Back then, you didn’t need 72 programmers, voice-artists, musicians and script-writers to make a game. Anyone could learn to code games on their own machine, meaning there was no end to the bizarre titles that came out. If a programmer had an idea, they could make a game out of it.
Want a somersaulting egg that solves puzzles? No problem, you had Dizzy – a sort of Indiana Jones.
Then there was Paperboy (you just had to deliver papers), Marble Madness (you were a marble), School Daze (you were a naughty schoolboy who had to terrorise fellow pupils without getting detention) and Jet Set Willy (not too sure what happened in that one…)
I loved my Spectrum more than it was normal to love a stupid noisy box of wires. It became more than a hobby – hunting down second hand games at car boot sales and devouring both monthly fan magazines, Sinclair User and Your Sinclair.
Even when Amiga’s, Mega Drive and Nintendo arrived, I stuck with my old Speccy. The new games dried up, but there was still a hardcore fan base still programming their own. I still remember the last ever issue of Your Sinclair – a massive double edition that paid tribute over a decade of Sir Clive’s revolutionary home computer. It was like Michael Jackson had died.
Now, the entire concept of the Spectrum is so alien to today’s youth, it’s hard to believe they even existed. But they did, and I’ve still got mine in the loft somewhere to prove it. I’ve got an XBOX now, and while the games look like Hollywood movies and you can spend hours recreating World Cup finals against 12 year-olds on the other side of the world, I’d still rather sit through eight minutes of screeching and play a two-dimensional black and white game featuring a somersaulting egg every time.
For kids growing up in the 90s, it was the one toy you and all your friends had to have. The idea of having a virtual playmate to feed and play with was just so much fun! The obsession with the Tamagotchi as it was known was definitely a phase I went through! I had a white and pink one, and it could be attached as a key ring with a little chain. The idea of mothering this ‘child’ from birth, and essentially seeing it grow made me feel responsible and important. I think this was its fascination for many kids out there.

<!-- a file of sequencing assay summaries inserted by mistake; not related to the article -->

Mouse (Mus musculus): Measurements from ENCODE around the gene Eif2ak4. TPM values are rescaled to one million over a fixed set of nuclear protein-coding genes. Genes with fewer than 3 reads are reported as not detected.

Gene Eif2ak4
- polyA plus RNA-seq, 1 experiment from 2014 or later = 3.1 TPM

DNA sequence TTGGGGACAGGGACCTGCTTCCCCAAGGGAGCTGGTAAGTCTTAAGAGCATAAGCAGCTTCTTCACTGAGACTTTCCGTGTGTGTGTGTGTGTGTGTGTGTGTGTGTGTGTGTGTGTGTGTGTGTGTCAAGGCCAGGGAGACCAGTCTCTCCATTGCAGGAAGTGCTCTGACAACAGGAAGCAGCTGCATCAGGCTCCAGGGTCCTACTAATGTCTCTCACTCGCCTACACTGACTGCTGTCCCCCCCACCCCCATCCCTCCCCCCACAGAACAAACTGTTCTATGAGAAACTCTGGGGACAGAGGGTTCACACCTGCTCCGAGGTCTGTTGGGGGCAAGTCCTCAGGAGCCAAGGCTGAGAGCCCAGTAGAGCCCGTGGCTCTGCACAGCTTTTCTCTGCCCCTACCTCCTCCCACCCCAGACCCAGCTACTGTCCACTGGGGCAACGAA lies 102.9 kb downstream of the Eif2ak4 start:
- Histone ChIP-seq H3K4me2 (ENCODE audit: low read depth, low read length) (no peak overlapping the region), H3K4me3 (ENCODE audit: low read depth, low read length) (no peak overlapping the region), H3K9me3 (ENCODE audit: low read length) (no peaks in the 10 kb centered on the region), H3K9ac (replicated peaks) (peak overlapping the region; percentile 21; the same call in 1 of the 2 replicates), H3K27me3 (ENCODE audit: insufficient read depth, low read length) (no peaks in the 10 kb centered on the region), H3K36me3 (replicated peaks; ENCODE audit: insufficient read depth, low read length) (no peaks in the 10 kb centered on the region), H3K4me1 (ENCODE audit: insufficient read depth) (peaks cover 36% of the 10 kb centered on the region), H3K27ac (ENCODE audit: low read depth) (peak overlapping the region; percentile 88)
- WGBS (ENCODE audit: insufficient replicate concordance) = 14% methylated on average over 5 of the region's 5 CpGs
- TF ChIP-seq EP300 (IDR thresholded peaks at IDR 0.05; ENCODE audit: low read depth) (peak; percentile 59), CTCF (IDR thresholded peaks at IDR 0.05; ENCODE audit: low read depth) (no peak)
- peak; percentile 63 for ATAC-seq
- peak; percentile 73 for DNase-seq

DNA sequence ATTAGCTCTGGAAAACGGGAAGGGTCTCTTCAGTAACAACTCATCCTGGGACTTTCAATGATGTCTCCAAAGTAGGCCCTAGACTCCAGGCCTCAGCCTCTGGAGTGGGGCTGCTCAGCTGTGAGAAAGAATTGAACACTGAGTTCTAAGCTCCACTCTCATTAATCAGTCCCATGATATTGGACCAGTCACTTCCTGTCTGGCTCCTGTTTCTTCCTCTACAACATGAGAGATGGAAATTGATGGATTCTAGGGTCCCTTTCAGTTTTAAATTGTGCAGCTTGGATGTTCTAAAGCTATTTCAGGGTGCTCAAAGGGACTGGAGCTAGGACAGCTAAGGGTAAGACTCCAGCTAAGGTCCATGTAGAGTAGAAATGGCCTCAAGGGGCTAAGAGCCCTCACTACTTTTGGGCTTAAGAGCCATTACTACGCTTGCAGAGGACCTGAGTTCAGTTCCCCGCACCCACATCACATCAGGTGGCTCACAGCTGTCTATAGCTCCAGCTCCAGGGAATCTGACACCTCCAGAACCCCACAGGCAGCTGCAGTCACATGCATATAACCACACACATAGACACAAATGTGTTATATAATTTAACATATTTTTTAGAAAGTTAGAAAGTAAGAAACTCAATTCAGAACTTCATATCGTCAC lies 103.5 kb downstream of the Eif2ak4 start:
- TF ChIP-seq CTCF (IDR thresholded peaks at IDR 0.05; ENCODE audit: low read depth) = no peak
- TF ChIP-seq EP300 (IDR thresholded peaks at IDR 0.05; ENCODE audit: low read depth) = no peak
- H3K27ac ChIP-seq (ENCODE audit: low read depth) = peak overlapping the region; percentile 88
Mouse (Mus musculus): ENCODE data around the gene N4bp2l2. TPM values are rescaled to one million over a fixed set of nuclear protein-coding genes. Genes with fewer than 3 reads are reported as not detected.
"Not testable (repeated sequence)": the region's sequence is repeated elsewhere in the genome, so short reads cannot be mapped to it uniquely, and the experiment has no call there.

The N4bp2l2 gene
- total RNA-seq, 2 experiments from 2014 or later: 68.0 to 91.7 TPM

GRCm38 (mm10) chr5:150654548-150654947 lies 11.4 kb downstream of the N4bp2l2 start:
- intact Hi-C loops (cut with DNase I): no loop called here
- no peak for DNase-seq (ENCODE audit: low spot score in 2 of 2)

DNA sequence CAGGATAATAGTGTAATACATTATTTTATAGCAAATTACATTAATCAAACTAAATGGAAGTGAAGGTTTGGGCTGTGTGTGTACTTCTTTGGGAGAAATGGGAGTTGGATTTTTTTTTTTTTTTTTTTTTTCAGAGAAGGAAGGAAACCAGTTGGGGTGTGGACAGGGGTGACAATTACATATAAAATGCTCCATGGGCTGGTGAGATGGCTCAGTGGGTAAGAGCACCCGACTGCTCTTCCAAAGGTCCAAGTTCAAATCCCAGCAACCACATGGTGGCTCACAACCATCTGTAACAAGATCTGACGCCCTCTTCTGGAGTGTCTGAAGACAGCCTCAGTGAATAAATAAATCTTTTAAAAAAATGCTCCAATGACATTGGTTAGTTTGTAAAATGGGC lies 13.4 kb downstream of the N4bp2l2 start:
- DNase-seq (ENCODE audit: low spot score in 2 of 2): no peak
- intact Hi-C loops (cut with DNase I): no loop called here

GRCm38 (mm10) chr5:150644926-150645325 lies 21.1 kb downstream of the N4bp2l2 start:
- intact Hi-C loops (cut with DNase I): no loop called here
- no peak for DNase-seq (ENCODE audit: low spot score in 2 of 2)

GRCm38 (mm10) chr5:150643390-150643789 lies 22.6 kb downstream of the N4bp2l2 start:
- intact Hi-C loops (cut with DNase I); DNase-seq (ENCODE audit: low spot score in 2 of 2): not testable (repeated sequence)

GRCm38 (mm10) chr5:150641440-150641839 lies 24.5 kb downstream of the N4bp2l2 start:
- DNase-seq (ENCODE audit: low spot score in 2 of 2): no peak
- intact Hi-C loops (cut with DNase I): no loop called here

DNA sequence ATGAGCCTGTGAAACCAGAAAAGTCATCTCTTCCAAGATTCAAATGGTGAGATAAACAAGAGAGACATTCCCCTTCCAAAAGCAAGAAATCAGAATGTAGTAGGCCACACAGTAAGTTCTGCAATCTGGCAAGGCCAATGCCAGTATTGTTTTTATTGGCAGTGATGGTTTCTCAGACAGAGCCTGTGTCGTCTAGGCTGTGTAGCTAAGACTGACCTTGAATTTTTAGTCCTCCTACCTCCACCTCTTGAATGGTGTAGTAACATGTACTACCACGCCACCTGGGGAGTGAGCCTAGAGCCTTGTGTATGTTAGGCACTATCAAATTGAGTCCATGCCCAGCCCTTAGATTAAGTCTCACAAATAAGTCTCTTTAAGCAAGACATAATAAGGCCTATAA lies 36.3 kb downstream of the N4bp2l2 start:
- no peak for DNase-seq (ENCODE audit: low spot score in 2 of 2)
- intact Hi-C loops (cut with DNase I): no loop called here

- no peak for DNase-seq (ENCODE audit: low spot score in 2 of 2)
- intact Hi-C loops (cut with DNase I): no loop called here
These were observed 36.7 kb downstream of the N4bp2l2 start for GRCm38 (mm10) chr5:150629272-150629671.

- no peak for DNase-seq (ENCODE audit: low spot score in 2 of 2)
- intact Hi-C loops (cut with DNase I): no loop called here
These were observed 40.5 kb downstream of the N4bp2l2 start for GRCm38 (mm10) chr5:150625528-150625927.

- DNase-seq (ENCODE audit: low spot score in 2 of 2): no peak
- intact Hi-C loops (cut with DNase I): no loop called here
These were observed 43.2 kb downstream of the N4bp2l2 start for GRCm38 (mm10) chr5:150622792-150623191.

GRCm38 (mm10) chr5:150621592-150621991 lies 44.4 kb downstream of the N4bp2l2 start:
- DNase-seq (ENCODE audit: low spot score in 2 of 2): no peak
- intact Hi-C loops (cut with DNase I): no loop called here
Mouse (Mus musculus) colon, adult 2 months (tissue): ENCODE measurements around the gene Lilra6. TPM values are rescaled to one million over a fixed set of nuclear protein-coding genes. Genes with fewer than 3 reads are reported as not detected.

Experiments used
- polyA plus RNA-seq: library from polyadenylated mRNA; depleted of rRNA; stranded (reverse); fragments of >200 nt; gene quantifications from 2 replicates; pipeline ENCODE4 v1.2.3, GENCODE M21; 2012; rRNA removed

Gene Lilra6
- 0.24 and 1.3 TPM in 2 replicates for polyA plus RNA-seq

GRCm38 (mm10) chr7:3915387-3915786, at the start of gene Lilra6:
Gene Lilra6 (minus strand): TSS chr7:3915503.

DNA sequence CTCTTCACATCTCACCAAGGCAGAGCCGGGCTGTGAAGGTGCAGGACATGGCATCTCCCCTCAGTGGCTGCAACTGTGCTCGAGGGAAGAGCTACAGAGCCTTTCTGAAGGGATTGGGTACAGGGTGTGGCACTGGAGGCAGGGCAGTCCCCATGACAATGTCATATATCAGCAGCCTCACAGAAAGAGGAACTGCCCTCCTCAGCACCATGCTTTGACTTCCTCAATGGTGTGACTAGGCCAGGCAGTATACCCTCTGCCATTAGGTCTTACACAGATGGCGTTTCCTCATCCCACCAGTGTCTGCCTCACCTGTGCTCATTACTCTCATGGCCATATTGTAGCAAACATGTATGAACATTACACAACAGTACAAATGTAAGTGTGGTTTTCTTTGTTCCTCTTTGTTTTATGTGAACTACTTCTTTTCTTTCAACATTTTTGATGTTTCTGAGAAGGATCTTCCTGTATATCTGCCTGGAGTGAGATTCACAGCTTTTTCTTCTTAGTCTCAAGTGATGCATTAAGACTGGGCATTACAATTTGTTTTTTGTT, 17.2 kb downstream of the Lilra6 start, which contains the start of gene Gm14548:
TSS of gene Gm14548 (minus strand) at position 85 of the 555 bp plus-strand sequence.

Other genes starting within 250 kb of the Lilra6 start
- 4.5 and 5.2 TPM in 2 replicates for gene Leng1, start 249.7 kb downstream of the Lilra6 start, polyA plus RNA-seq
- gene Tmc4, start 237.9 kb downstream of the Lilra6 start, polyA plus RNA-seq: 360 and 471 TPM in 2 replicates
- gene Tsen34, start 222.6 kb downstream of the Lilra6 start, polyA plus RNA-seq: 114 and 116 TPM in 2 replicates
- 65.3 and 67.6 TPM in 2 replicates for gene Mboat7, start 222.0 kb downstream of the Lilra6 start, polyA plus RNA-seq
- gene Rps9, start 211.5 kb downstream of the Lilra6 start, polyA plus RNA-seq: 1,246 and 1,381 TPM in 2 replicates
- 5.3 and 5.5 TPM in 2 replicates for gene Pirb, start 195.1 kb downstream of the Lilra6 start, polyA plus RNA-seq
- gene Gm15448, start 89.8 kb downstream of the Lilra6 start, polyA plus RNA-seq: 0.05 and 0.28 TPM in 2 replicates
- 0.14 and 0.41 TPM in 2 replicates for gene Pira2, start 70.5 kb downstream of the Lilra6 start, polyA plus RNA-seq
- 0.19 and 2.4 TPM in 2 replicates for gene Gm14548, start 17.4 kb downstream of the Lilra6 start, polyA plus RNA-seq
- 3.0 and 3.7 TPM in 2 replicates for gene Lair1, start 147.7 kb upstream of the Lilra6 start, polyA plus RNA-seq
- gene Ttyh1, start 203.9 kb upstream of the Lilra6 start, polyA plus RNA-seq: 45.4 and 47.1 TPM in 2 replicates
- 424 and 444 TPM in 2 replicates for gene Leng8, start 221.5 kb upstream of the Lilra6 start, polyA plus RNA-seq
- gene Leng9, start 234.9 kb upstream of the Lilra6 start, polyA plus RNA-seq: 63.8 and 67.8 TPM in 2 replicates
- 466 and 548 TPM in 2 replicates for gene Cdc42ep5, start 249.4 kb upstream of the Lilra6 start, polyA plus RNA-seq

Convincing our parents to let us wear heels, practising our signature, daydreaming of marriage, lining our eyes with kohl pencil and daily checking blossoming boobs and pubes: at primary school we were absolutely obsessed with growing up. Therefore, one of the trends that hit us in the early nineties was paradoxically surprising: pacifiers.
Long before R-Patz had us coming down with a serious case of Twilight Fever, and kids actually read with their eyes and everything, a craze hit the 90’s faster than Kevin Bacon’s feet in Footloose- that phenomenon was the teenage fright fest novel series Point Horror.
Bulky, grey, chunky and with buttons which could be seen from outer space; no I’m not talking about Saved By The Bell’s Zach Morris’ cell phone, but the best thing to come from the 80’s (apart from George Michael’s Club Tropicana speedos…) it is of course the Nintendo Game Boy.
It’s said that DNA is the building block of life but I would beg to differ. When having a building block contest there really is one that trumps them all…Lego of course! Its tiny form belies its mighty power but any child (particularly one who grew up in the 80s – before advanced computer games really took over every young boy (and girls) playtime) will tell of the magical properties held in the little bricks. And plus, what other toy has a whole theme park dedicated to its cause!?!
With today being the 76th birthday of the late children’s author Roger Hargreaves, what better way to celebrate than with an ode to the original Mr Men and Little Miss books, of which he was the creator and writer.